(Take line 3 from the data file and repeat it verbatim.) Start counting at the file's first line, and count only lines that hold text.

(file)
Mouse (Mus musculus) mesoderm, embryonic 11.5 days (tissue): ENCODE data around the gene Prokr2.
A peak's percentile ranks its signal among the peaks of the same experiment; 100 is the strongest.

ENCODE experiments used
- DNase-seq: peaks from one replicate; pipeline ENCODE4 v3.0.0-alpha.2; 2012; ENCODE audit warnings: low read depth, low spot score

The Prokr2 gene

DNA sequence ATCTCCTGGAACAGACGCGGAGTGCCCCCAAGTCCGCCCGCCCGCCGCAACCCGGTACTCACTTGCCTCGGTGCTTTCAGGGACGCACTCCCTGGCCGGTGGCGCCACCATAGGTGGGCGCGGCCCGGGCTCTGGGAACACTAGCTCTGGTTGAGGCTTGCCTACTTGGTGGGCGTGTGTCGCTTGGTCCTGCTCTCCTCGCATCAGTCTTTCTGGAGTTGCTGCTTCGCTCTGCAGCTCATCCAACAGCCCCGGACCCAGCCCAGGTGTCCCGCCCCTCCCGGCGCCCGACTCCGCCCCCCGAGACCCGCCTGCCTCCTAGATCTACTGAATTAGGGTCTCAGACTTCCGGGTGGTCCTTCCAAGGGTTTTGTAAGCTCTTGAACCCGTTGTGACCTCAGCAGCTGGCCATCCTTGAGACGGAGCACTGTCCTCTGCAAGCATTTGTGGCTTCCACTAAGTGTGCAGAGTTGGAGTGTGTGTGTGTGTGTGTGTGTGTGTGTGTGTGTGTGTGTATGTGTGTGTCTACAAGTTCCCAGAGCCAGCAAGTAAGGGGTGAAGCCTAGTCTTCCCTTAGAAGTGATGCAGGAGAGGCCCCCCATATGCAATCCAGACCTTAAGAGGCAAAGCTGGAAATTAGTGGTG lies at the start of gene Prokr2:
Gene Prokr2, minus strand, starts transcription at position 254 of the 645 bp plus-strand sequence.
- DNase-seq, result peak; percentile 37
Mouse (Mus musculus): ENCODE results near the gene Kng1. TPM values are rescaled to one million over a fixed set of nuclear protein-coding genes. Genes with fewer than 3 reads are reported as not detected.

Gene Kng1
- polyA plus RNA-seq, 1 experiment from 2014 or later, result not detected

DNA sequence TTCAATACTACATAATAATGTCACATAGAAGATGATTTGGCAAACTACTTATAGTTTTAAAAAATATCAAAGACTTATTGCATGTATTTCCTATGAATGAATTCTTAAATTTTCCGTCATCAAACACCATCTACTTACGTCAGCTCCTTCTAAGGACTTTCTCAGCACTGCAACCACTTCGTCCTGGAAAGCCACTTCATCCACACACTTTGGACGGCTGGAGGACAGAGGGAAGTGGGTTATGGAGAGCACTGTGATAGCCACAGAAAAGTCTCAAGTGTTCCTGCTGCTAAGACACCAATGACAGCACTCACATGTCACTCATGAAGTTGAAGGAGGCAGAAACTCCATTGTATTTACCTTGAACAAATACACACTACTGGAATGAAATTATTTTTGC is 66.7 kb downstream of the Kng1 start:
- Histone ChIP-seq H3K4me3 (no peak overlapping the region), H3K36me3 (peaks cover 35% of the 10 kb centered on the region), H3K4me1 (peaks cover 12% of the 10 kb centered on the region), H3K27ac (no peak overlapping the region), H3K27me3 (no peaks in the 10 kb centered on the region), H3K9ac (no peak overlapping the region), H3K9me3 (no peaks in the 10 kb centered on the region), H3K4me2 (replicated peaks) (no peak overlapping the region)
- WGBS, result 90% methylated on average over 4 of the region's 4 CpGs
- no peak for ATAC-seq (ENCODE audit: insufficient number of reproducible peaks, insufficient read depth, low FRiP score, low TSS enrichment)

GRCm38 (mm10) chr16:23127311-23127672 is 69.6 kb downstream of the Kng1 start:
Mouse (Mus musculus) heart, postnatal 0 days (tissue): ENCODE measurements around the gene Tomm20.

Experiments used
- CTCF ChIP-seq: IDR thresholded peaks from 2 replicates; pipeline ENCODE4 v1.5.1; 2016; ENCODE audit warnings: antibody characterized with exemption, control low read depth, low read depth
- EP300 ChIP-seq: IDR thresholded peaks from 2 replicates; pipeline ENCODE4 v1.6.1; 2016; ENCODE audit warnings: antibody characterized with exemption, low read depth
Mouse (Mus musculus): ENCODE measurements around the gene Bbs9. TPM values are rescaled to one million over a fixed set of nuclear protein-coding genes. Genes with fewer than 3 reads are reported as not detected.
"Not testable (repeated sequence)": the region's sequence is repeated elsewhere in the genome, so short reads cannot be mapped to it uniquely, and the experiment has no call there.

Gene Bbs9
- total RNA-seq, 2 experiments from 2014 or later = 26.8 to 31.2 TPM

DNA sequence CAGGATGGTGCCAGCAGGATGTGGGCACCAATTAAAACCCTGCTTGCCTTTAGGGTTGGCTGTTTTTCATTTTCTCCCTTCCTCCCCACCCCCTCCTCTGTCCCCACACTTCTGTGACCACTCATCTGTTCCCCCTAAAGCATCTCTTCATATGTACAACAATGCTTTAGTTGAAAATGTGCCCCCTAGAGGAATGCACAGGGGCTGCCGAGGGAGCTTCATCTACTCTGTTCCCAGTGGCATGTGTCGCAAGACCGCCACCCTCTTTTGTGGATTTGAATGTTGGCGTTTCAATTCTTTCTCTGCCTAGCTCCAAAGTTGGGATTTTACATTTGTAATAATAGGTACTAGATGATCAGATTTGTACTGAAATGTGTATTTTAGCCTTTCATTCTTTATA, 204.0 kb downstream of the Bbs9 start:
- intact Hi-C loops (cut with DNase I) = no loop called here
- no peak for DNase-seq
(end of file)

ENCODE experiments used